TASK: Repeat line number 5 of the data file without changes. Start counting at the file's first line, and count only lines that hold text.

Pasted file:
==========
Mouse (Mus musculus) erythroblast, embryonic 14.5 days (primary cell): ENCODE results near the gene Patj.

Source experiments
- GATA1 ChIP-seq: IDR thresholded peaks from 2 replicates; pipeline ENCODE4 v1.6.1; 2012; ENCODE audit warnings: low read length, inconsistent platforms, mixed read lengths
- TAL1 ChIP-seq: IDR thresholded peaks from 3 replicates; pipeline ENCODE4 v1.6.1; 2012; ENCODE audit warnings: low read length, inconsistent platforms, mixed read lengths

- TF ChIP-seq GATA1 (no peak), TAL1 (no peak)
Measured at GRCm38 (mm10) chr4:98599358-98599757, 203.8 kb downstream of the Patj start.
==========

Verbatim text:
- TF ChIP-seq GATA1 (no peak), TAL1 (no peak)